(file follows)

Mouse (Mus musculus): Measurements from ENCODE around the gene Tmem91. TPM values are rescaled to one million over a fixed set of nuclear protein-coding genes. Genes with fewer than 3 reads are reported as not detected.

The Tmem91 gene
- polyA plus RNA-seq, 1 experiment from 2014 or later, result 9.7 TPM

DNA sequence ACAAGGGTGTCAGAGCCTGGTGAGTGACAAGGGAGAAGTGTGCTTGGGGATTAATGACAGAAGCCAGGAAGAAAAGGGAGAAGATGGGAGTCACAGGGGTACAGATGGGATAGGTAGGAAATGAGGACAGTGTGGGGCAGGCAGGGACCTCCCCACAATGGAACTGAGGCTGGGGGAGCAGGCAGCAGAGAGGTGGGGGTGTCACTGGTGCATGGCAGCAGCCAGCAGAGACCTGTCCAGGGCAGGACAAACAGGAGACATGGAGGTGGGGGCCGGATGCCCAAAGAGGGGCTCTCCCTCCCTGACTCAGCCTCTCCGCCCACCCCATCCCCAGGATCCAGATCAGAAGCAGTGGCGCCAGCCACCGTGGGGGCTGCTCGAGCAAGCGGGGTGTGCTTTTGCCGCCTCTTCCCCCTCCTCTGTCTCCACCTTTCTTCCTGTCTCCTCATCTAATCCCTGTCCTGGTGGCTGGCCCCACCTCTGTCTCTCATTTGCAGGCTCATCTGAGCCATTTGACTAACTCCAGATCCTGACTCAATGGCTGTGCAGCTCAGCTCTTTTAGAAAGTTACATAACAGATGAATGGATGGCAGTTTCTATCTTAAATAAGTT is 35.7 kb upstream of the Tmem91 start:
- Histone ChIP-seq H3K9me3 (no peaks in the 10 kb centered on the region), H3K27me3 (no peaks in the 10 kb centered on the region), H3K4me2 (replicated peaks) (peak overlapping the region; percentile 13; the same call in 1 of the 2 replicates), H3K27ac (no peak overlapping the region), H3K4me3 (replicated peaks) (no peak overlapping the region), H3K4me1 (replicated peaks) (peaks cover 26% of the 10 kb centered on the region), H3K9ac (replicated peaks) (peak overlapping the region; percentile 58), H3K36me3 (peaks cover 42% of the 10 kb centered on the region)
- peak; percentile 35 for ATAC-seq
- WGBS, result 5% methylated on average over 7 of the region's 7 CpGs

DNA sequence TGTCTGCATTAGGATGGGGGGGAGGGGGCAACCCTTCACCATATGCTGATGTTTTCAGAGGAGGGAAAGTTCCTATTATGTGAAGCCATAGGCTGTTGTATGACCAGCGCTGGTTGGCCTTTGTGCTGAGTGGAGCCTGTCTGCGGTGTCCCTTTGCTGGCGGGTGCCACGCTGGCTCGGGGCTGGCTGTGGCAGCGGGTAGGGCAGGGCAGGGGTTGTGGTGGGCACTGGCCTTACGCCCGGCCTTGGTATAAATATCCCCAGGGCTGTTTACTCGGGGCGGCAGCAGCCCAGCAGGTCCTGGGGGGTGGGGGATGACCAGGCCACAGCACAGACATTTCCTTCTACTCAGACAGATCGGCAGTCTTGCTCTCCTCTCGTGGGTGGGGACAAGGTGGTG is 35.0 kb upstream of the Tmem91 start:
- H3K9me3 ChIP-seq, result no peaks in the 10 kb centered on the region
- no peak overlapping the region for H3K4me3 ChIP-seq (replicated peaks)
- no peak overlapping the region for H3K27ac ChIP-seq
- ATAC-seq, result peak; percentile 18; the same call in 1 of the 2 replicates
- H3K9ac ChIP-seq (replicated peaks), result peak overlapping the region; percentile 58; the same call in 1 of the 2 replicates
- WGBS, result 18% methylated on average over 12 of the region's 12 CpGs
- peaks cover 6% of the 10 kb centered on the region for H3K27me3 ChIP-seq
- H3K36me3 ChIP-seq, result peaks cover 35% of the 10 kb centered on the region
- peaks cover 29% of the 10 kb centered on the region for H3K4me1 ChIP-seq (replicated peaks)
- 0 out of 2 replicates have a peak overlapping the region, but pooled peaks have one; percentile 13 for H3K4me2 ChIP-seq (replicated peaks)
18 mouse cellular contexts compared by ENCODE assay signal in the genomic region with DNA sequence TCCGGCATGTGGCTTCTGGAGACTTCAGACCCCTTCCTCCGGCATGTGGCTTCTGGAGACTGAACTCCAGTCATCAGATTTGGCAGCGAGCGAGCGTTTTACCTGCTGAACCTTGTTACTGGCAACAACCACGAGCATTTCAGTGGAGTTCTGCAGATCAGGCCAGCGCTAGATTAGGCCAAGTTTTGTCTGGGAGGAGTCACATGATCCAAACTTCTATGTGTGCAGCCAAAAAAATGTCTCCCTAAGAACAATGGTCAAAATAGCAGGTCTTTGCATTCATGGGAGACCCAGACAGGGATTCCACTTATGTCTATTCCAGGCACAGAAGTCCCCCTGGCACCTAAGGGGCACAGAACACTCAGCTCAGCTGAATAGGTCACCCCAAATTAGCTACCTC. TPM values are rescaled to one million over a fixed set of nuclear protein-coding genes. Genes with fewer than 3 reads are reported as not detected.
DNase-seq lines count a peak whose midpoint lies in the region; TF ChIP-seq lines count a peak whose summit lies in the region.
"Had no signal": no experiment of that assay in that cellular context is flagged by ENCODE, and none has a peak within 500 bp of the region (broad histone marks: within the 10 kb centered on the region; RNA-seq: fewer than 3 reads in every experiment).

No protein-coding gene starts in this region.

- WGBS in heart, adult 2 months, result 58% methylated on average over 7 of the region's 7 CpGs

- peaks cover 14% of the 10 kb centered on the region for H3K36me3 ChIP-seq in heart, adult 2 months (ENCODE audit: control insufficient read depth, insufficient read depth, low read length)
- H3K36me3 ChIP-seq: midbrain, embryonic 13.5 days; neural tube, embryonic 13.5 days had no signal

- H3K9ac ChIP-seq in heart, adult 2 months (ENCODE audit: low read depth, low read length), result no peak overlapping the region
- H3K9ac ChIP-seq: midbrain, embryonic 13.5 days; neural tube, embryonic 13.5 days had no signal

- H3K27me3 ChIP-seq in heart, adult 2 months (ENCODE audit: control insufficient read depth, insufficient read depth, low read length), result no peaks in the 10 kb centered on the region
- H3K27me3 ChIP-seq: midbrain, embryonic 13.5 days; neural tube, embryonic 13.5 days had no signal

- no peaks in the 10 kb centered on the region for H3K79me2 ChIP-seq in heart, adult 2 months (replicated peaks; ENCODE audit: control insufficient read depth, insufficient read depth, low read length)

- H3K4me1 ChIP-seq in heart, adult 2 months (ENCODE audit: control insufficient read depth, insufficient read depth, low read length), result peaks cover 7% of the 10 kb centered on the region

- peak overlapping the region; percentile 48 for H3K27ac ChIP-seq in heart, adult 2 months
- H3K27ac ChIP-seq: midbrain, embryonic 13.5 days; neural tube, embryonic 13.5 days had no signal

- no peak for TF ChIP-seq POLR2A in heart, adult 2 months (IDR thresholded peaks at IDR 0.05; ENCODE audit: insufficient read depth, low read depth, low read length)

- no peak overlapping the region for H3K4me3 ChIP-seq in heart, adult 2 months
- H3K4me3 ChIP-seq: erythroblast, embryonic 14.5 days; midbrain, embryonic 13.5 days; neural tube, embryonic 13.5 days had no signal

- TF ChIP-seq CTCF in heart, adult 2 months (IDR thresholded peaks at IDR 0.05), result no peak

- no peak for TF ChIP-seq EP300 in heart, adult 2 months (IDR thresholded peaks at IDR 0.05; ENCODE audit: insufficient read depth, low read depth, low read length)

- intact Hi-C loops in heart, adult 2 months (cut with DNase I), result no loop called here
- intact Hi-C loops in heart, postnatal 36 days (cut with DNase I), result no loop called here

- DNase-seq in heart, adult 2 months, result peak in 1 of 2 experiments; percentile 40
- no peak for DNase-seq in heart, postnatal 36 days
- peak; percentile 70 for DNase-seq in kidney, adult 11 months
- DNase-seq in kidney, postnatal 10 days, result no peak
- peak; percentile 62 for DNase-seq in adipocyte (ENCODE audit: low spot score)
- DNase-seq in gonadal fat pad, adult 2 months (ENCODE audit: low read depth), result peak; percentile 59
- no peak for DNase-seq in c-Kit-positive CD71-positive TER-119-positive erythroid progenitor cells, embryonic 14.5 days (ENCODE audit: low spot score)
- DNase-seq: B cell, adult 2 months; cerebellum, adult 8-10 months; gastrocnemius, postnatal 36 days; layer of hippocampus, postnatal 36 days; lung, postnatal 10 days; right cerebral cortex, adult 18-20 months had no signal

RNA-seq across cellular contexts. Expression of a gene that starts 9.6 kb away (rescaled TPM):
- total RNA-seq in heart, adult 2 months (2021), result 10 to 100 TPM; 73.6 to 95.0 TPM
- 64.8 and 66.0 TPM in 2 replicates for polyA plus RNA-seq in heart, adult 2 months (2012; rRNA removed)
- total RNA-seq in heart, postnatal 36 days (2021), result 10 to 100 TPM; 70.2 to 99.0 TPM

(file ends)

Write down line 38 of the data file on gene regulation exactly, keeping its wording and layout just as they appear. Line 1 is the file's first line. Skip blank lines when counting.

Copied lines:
- no peak for TF ChIP-seq EP300 in heart, adult 2 months (IDR thresholded peaks at IDR 0.05; ENCODE audit: insufficient read depth, low read depth, low read length)